“Let’s be honest folks, we’re all in this together. This is a state retirement system. We’re all in this together – every city, every county, every school in the state. And the state should not be left holding the bag if someone leaves the system,” said Sparks.

The reverse repealer was adopted by the chamber.

State Senator Hob Bryan (D) took issue with statements made against the PERS Board and their recent recommendation of the rate increase, saying they are only operating within the laws that the Legislature has passed while considering what is in the best interest of their members.

“It seems to me, whether directly or indirectly, we want to grumble about the board,” said Senator Bryan. “To me, that’s not the problem.”

Concerns regarding the state’s plan began to resurface in 2022 when the PERS Board voted to increase the employer contribution rate. The increase was halted after an agreement was made with the Legislature to kill a bill that would have removed that decision making power from the Board and give it to lawmakers.

“The PERS Board of Trustees has only approved an increase in the employer rate of 22.40 percent, phasing it in at up to 2 percent each fiscal year until it reaches this amount. The initial increase to 19.40 percent is effective July 1, 2024. We have been very transparent throughout the process, and the actuary has recommended PERS continue to phase in increases up to 27.40 percent. However, the Board has taken no action on this recommendation and may not choose to act until the 22.40 percent is fully implemented,” said Ray Higgins in a statement.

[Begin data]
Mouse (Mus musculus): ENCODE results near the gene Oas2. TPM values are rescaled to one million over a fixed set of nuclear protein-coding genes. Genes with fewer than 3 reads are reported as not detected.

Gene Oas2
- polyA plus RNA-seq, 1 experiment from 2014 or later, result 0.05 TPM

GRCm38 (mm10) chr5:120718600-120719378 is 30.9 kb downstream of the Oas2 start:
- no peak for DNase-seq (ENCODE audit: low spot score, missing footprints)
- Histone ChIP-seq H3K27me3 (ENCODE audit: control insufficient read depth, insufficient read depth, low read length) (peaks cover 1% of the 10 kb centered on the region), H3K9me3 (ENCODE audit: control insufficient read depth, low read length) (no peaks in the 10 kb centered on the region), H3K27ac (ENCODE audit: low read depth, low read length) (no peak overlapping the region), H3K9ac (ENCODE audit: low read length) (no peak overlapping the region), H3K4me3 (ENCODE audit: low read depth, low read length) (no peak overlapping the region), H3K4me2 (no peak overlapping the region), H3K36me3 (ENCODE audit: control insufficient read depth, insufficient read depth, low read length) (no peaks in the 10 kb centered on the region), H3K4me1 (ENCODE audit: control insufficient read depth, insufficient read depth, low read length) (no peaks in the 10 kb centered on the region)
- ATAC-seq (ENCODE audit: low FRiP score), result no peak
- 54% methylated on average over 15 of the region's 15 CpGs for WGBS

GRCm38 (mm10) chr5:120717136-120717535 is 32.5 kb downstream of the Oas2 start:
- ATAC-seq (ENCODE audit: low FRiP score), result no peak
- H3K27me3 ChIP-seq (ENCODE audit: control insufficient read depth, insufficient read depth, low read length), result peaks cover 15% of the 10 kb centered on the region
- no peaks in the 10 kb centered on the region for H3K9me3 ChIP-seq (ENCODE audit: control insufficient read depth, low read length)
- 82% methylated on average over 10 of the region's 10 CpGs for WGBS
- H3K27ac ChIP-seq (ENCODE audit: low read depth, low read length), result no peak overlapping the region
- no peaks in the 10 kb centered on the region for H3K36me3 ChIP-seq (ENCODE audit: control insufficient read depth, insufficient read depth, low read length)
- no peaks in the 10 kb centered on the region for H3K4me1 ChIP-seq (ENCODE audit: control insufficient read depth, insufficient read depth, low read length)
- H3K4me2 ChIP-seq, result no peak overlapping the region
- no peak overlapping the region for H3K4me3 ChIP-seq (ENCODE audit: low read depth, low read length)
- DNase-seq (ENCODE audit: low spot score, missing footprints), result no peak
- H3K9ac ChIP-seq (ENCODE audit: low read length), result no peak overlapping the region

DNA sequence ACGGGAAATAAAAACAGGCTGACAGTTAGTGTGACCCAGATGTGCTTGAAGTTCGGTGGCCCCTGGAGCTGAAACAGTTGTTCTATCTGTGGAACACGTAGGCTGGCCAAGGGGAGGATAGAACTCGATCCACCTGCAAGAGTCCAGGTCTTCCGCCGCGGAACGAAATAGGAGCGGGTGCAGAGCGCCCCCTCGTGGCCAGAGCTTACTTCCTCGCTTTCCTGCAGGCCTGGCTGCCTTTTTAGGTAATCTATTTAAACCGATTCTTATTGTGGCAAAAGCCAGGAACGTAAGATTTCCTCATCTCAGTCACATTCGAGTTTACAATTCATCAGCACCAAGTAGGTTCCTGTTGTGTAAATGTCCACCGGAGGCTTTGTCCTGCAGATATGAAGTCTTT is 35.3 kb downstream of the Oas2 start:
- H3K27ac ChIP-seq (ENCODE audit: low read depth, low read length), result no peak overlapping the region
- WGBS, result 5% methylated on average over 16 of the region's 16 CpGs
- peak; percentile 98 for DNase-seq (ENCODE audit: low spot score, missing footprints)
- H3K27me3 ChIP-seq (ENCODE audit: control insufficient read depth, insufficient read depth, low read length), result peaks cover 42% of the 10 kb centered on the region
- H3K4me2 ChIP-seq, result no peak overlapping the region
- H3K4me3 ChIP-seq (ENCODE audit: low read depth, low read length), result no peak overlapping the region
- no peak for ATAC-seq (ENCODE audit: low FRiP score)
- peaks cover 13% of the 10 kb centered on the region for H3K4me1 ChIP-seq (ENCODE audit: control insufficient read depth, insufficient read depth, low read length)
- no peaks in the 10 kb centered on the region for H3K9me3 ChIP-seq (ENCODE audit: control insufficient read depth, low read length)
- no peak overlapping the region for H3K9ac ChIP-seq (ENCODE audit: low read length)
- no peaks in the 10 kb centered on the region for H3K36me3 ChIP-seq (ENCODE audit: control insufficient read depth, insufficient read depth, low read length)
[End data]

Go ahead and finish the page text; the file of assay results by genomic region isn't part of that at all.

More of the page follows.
Recommendations from PERS can be found in their January 2024 letter to lawmakers.

Lawmakers present at the meeting last Fall, including former Speaker of the House Philip Gunn, expressed extreme disapproval in a the actuary rate increase recommendation, saying it would detrimentally impact cities and counties.

“Does your Board understand that they’re basically calling for a tax increase on citizens?” asked Gunn at the Fall meeting. “Do they understand that their purpose will either cut services or raise millage? And your board is comfortable asking for one of those two measures to be done.” 

The former Speaker along with others noted that such changes could give cities only two options – lay off employees and reduce services or increase taxes on citizens.

Lawmakers in this 2024 session continue to work with the PERS Board on other legislative requests in order to keep the program whole and financial solvent.

*Correction issued: The article previously stated that the PERS Board made a higher recommendation for rate increases. The board has only approved an increase up to 22.40 percent.
About the Author(s)
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Sarah Ulmer

Sarah is a Mississippi native, born and raised in Madison. She is a graduate of Mississippi State University, where she studied Communications, with an emphasis in Broadcasting and Journalism. Sarah’s experience spans multiple mediums, including extensive videography with both at home and overseas, broadcasting daily news, and hosting a live radio show. In 2017, Sarah became a member of the Capitol Press Corp in Mississippi and has faithfully covered the decisions being made by leaders on some of the most important issues facing our state. Email Sarah: